Here are your Friday power lunch talking points: On this night in November 2007, Sen. Barack Obama had his breakout moment at the Iowa Democratic Dinner, in which he talked of a “defining moment in our history” in a nation that had “lost faith that our leaders can and will do anything about it.” It would propel him to what had been seen as an unlikely nomination. Tonight, South Bend Mayor Pete Buttigieg will appear at that dinner, a day after the House voted to begin an impeachment inquiry of President Trump. And he will have a huge buzz surrounding him after a New York Times/Siena College Poll  shows Sen. Elizabeth Warren leading in Iowa with 22%, followed by Sen. Bernie Sanders at 19%, Buttigieg at 18% and the fading frontrunner Joe Biden at 17%.

  • Horse Race: Final mayoral race prognostications
    By BRIAN A. HOWEY

    FORT WAYNE  – Intense mayoral races could switch out city halls in Fort Wayne, Kokomo, Elkhart and Terre Haute, where an independent candidate appears to have a shot at an upset. Both state political parties are spending big in the Fort Wayne race between three-term incumbent Democrat Tom Henry and Republican challenger Tim Smith. Indiana Democrats have spent $63,000, while Indiana Republicans have pumped in $65,000 for Smith this month, bringing the GOP’s total to $102,000 for the cycle. According to local sources and campaign finance reports, Republicans appear to be in a position to pick up Kokomo, where Howard County Commissioner Tyler Moore is facing Democrat  Abbie Smith after three-term Democrat Mayor Greg Goodnight decided not to run. Republicans also believe they have a chance at picking up New Albany, where long-time businessman Mark Seabrook is challenging Mayor Jeff Gahan, as well as the open seat in Muncie, where Councilman Dan Ridenour is facing Democrat Terry Whitt Bailey after Democrat Mayor Dennis Tyler opted to retire.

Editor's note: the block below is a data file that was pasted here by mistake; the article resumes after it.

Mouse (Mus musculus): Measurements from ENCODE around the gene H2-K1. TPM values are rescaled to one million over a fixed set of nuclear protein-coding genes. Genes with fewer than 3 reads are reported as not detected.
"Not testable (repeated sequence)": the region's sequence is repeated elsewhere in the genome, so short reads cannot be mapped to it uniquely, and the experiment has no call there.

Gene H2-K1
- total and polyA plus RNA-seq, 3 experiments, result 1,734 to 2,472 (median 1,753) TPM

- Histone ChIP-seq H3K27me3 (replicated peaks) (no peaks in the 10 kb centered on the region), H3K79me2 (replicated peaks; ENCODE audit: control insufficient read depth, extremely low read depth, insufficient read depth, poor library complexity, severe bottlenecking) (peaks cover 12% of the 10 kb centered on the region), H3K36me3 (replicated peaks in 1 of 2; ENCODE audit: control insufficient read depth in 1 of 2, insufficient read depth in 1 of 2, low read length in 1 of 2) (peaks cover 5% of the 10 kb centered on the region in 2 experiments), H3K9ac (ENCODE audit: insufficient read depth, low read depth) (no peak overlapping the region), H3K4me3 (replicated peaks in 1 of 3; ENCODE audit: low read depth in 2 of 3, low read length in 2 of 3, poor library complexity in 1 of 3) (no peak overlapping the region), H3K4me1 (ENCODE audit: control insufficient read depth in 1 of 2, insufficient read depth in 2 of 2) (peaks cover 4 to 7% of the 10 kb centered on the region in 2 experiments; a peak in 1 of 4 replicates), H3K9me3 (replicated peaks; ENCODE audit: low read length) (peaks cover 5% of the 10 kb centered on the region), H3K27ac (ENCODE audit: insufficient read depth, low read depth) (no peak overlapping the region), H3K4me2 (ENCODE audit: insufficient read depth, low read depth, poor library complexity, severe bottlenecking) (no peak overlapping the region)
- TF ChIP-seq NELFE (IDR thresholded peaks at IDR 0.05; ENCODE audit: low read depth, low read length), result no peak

• Statehouse: Hill had a bad week of headlines as career hangs in balance
    By BRIAN A. HOWEY

    INDIANAPOLIS —  Superintendent of Public Instruction Harold Negley had a bad week in 1985, when he was indicted for conspiracy to commit ghost employment. A decade later, Clerk of Courts Dwayne Brown was another who endured a spate of embarrassing headlines that included ghost employment and inappropriate behavior with female employees. In 2012, it was Secretary of State Charlie White who faced allegations of election fraud. Negley, Brown and White would face indictment, convictions and were forced to resign. Attorney General Curtis Hill had that kind of disastrous week. He faced a Supreme Court disciplinary hearing over allegations of sexual harassment and groping at a 2018 sine die party. The ensuing headlines were a politician’s nightmare.
  • Horse Race: Buttigieg rises, but sexuality, race are hurdles
    By BRIAN A. HOWEY